an Economist Intelligence Unit business healthcare
Health England was established with a remit to take forward recommendations in the White Paper “Our health, our care, our say: a new direction for community services”. In order to do that, Health England wished to develop a methodological model for determining priorities for public health interventions, following on from the development of a similar methodology in the U.S. The idea of setting priorities for public health initiatives was in line with the White Paper, but how to go about it?
To devise and demonstrate a prioritisation methodology that was applicable to England by consulting with key stakeholders, including national and local decision-makers, and reviewing research findings of different interventions, Health England turned to a collaboration of Bazian, Matrix Knowledge Group, Imperial College London, and Kings College London. From the outset, it was agreed that the output of the project needed to be practical and useable, else it would fail to impact on current practice. One of the deliverables was an online tool that could provide information on the cost-effectiveness, impact on health inequalities, and reach of interventions to support the prioritisation.
Bazian had previously tested a methodological approach to reviewing the reviews of seventeen selected public health interventions. Our job this time was to provide the data that would allow a reference group to develop, apply and test out a prioritisation method for a range of interventions, including some of the seventeen we had previously examined. Our first activity was to look for the effectiveness and cost effectiveness evidence. If with a rapid review of the high-level evidence a high quality review or set of reviews (e.g. an HTA or reviews underpinning NICE guidance) was found for effectiveness and cost effectiveness then no more searching was undertaken for that intervention. If however the review level search identified effectiveness evidence but no cost effectiveness evidence for an intervention, supplemental, in-depth searches for primary cost effectiveness evidence were undertaken. Finally, if no review level evidence for effectiveness was forthcoming, a de novo review was done where literature sources were searched for primary studies for that intervention.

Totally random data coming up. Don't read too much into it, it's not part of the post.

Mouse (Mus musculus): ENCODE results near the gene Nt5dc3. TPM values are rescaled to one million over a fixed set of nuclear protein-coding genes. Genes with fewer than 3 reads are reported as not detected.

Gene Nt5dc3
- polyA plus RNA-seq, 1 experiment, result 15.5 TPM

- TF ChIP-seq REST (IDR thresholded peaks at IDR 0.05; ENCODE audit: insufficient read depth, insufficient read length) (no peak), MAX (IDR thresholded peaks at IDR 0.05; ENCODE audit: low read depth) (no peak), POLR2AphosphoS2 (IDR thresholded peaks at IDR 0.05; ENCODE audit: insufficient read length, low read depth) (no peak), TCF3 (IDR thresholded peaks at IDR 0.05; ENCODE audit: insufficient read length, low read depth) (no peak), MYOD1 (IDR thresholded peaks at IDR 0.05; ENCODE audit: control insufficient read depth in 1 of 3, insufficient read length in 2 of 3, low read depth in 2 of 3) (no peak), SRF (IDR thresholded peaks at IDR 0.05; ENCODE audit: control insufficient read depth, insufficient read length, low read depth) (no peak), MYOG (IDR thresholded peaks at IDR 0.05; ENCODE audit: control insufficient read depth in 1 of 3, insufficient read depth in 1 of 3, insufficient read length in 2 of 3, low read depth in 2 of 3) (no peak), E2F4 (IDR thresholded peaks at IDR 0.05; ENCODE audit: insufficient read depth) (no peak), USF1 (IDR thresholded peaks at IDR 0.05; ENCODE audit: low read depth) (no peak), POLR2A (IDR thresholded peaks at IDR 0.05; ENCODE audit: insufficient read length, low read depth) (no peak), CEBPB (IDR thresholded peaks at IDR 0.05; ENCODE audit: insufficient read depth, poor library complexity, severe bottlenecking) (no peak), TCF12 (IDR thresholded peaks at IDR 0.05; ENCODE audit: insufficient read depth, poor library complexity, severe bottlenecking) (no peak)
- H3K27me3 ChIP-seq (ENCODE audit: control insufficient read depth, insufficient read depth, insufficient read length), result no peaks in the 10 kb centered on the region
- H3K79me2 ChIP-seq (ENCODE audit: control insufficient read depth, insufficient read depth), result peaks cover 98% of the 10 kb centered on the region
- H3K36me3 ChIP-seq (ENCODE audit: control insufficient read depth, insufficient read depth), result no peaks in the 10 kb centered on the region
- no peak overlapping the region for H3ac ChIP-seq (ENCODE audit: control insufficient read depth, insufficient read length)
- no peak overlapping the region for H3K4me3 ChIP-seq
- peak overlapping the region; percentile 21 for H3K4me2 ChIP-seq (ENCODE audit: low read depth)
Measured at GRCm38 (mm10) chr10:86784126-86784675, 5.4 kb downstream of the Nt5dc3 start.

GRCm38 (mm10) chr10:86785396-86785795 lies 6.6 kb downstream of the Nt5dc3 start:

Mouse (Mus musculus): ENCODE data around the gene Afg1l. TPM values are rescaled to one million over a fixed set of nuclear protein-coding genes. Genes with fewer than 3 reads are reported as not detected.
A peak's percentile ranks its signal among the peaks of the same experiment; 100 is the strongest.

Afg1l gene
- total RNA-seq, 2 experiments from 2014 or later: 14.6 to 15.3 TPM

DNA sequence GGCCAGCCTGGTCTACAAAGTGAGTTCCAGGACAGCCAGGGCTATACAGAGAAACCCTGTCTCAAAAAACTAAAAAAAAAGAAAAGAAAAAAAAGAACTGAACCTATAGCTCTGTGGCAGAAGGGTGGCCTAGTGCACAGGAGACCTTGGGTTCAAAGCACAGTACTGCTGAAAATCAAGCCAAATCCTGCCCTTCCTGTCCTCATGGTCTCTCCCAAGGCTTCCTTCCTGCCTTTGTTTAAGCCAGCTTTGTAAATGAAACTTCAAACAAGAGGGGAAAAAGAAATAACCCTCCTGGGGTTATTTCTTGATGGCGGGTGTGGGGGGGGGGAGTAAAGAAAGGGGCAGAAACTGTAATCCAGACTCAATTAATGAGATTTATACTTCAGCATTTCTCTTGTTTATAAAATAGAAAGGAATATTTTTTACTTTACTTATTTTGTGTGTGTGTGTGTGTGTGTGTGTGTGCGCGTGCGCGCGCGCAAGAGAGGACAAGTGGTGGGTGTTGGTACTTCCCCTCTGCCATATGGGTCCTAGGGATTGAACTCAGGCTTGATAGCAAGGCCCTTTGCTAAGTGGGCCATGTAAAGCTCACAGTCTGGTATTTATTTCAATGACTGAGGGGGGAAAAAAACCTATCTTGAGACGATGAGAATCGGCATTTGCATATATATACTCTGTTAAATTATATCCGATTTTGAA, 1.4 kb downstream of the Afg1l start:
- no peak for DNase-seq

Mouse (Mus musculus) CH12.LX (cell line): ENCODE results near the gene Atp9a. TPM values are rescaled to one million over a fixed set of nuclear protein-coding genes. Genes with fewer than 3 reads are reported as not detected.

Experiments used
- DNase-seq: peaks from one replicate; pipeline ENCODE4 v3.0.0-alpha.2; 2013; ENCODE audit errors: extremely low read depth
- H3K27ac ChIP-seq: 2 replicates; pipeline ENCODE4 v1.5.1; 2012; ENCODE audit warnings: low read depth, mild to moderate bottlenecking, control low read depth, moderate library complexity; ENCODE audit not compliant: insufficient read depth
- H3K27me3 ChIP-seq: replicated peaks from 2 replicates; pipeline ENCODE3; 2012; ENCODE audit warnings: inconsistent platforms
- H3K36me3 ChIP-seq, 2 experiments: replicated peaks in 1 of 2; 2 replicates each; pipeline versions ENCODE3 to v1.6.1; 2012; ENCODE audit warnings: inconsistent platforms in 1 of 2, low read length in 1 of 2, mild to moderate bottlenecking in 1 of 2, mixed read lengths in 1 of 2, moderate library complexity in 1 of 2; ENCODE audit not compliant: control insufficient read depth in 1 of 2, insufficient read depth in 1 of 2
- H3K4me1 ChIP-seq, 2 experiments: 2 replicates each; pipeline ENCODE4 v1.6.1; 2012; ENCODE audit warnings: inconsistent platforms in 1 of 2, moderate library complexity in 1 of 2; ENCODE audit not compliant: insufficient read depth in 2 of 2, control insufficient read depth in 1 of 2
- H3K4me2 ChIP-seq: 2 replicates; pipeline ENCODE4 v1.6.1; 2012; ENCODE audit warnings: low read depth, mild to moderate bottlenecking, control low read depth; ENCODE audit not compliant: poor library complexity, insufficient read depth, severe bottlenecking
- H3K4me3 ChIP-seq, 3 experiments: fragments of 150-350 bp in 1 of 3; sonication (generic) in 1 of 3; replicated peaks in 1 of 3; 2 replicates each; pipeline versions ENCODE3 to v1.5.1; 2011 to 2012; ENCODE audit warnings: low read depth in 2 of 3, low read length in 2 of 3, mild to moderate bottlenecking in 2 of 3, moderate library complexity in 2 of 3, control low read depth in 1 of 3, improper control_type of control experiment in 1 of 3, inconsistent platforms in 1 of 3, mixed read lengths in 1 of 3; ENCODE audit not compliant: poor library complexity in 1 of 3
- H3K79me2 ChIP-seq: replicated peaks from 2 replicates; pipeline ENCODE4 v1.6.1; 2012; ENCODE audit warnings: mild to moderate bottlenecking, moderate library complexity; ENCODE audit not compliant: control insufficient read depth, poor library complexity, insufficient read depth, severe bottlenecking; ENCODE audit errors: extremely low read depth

Bazian then provided expert advise and helped the group develop a quality assessment and scoring system, based on recognised standards in reporting systematic reviews, guidelines and RCTs (e.g. the PRISMA, AGREE, CONSORT and Drummond statements or guidelines). Four quality appraisal tools were used to score different study types:
Following the application of these quality appraisal tools to the best evidence that we found, and an assessment of the economic impact of each option, a reference group of experts used a multi-criteria decision analysis to rate and then rank the interventions.
The work of Health England was completed in 2009. The report is available here (http://help.matrixknowledge.com/file.axd?file=HE_final_report.pdf ) and the online tool is here (http://help.matrixknowledge.com/) The project demonstrates the feasibility of a relatively rapid yet systematic method to prioritise preventative health interventions, based on the evidence usually considered by decision makers. The method developed can make the decisionmaking process more explicit, formal and practical. This, or similar, approaches could be used more broadly and help improve the commissioning for public health interventions.
“The big achievement has been to make complex public health information readily accessible to the non expert who is not conversant with the evidence base or public health systems. It was great to have a chief executive making the case for public health interventions. It was great to present a lot of information in a way that others can use constructively and straight away.”
Member of Advisory Panel for Health England